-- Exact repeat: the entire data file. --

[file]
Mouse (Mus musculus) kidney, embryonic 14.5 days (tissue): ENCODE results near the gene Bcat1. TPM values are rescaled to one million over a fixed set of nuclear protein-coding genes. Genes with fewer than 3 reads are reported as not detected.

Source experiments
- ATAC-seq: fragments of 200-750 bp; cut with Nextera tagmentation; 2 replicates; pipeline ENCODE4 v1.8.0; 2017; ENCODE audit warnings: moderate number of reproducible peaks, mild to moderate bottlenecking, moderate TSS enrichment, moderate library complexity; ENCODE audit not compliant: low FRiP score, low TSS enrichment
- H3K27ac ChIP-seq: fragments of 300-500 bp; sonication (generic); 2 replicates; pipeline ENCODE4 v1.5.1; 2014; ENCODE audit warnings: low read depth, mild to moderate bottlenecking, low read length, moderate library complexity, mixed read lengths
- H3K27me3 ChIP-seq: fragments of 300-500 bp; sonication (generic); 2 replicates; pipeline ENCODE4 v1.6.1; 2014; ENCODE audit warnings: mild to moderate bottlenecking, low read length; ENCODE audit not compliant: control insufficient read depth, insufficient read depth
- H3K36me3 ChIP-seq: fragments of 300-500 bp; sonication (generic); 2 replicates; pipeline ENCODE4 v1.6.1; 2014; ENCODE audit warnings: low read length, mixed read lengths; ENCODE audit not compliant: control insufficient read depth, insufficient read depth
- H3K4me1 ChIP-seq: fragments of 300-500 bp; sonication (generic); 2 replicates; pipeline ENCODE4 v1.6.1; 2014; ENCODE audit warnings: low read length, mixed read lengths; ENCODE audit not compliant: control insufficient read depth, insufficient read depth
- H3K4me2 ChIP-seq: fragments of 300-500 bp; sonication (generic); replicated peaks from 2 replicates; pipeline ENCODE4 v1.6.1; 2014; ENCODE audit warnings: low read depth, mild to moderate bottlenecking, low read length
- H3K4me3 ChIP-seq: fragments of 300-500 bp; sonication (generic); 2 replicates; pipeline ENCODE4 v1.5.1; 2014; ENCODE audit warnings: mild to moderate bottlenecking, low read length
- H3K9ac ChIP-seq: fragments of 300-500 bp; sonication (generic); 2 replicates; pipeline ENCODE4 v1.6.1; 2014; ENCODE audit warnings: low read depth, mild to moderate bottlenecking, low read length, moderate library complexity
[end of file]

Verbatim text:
Mouse (Mus musculus) kidney, embryonic 14.5 days (tissue): ENCODE results near the gene Bcat1. TPM values are rescaled to one million over a fixed set of nuclear protein-coding genes. Genes with fewer than 3 reads are reported as not detected.

Source experiments
- ATAC-seq: fragments of 200-750 bp; cut with Nextera tagmentation; 2 replicates; pipeline ENCODE4 v1.8.0; 2017; ENCODE audit warnings: moderate number of reproducible peaks, mild to moderate bottlenecking, moderate TSS enrichment, moderate library complexity; ENCODE audit not compliant: low FRiP score, low TSS enrichment
- H3K27ac ChIP-seq: fragments of 300-500 bp; sonication (generic); 2 replicates; pipeline ENCODE4 v1.5.1; 2014; ENCODE audit warnings: low read depth, mild to moderate bottlenecking, low read length, moderate library complexity, mixed read lengths
- H3K27me3 ChIP-seq: fragments of 300-500 bp; sonication (generic); 2 replicates; pipeline ENCODE4 v1.6.1; 2014; ENCODE audit warnings: mild to moderate bottlenecking, low read length; ENCODE audit not compliant: control insufficient read depth, insufficient read depth
- H3K36me3 ChIP-seq: fragments of 300-500 bp; sonication (generic); 2 replicates; pipeline ENCODE4 v1.6.1; 2014; ENCODE audit warnings: low read length, mixed read lengths; ENCODE audit not compliant: control insufficient read depth, insufficient read depth
- H3K4me1 ChIP-seq: fragments of 300-500 bp; sonication (generic); 2 replicates; pipeline ENCODE4 v1.6.1; 2014; ENCODE audit warnings: low read length, mixed read lengths; ENCODE audit not compliant: control insufficient read depth, insufficient read depth
- H3K4me2 ChIP-seq: fragments of 300-500 bp; sonication (generic); replicated peaks from 2 replicates; pipeline ENCODE4 v1.6.1; 2014; ENCODE audit warnings: low read depth, mild to moderate bottlenecking, low read length
- H3K4me3 ChIP-seq: fragments of 300-500 bp; sonication (generic); 2 replicates; pipeline ENCODE4 v1.5.1; 2014; ENCODE audit warnings: mild to moderate bottlenecking, low read length
- H3K9ac ChIP-seq: fragments of 300-500 bp; sonication (generic); 2 replicates; pipeline ENCODE4 v1.6.1; 2014; ENCODE audit warnings: low read depth, mild to moderate bottlenecking, low read length, moderate library complexity